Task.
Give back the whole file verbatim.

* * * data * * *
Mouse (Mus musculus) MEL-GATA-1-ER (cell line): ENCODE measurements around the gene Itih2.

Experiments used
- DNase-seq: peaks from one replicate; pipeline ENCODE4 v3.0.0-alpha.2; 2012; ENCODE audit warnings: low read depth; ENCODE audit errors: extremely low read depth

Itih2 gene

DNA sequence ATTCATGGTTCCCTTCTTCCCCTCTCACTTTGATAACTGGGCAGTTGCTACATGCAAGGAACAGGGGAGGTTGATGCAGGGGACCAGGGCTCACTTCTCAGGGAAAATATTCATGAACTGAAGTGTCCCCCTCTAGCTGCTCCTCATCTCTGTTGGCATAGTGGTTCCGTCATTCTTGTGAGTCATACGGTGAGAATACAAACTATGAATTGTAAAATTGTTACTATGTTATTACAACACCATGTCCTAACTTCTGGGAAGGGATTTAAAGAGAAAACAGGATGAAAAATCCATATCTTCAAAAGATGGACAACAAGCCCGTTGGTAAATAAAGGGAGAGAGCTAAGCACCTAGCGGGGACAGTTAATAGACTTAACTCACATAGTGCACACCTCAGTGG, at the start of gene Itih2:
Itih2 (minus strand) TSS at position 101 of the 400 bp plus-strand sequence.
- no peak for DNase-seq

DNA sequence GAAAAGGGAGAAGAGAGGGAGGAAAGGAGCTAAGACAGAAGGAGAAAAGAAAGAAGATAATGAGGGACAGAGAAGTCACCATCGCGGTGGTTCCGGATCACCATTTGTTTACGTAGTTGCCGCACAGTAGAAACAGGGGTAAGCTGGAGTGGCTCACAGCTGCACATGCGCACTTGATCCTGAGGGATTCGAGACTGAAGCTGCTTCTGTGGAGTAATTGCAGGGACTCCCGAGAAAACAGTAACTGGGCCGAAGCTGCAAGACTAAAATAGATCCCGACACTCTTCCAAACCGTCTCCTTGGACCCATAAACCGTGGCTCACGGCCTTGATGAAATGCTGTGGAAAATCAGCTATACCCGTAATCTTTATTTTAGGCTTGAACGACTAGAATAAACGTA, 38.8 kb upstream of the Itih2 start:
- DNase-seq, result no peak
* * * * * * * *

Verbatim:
Mouse (Mus musculus) MEL-GATA-1-ER (cell line): ENCODE measurements around the gene Itih2.

Experiments used
- DNase-seq: peaks from one replicate; pipeline ENCODE4 v3.0.0-alpha.2; 2012; ENCODE audit warnings: low read depth; ENCODE audit errors: extremely low read depth

Itih2 gene

DNA sequence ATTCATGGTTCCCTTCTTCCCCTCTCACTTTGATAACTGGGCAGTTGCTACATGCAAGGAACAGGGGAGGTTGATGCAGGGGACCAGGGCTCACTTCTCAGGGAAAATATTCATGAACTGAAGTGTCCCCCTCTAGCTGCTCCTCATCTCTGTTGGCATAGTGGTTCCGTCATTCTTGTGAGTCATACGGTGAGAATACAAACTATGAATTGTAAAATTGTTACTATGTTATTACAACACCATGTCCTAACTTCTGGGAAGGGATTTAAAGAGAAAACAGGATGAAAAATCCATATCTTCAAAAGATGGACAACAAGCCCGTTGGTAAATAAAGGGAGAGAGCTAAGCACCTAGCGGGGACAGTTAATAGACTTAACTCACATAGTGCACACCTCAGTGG, at the start of gene Itih2:
Itih2 (minus strand) TSS at position 101 of the 400 bp plus-strand sequence.
- no peak for DNase-seq

DNA sequence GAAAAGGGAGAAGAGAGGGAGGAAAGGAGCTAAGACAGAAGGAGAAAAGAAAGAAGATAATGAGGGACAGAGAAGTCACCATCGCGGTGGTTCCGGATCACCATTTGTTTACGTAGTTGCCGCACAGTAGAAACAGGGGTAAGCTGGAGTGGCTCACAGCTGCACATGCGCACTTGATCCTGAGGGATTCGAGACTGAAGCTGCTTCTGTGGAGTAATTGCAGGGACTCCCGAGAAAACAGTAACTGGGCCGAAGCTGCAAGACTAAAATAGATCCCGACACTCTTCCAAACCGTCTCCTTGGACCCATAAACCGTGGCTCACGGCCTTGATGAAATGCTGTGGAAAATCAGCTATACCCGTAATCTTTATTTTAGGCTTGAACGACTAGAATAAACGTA, 38.8 kb upstream of the Itih2 start:
- DNase-seq, result no peak